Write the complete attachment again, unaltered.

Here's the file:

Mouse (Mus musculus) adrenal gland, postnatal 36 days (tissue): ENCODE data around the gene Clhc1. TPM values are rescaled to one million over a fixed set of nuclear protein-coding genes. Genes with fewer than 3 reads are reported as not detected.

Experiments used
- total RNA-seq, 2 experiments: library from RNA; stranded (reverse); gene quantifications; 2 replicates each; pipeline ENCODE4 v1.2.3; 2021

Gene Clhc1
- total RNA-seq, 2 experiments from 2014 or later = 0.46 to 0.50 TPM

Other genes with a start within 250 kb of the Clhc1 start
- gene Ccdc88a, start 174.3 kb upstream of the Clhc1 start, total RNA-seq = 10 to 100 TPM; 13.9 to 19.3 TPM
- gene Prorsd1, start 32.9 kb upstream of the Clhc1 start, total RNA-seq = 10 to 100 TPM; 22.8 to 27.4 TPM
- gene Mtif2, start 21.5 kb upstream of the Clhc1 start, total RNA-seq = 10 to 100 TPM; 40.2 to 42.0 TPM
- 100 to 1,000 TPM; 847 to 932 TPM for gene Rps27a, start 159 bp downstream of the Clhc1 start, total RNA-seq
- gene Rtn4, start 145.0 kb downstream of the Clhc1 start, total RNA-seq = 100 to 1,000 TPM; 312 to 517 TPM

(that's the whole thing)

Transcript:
Mouse (Mus musculus) adrenal gland, postnatal 36 days (tissue): ENCODE data around the gene Clhc1. TPM values are rescaled to one million over a fixed set of nuclear protein-coding genes. Genes with fewer than 3 reads are reported as not detected.

Experiments used
- total RNA-seq, 2 experiments: library from RNA; stranded (reverse); gene quantifications; 2 replicates each; pipeline ENCODE4 v1.2.3; 2021

Gene Clhc1
- total RNA-seq, 2 experiments from 2014 or later = 0.46 to 0.50 TPM

Other genes with a start within 250 kb of the Clhc1 start
- gene Ccdc88a, start 174.3 kb upstream of the Clhc1 start, total RNA-seq = 10 to 100 TPM; 13.9 to 19.3 TPM
- gene Prorsd1, start 32.9 kb upstream of the Clhc1 start, total RNA-seq = 10 to 100 TPM; 22.8 to 27.4 TPM
- gene Mtif2, start 21.5 kb upstream of the Clhc1 start, total RNA-seq = 10 to 100 TPM; 40.2 to 42.0 TPM
- 100 to 1,000 TPM; 847 to 932 TPM for gene Rps27a, start 159 bp downstream of the Clhc1 start, total RNA-seq
- gene Rtn4, start 145.0 kb downstream of the Clhc1 start, total RNA-seq = 100 to 1,000 TPM; 312 to 517 TPM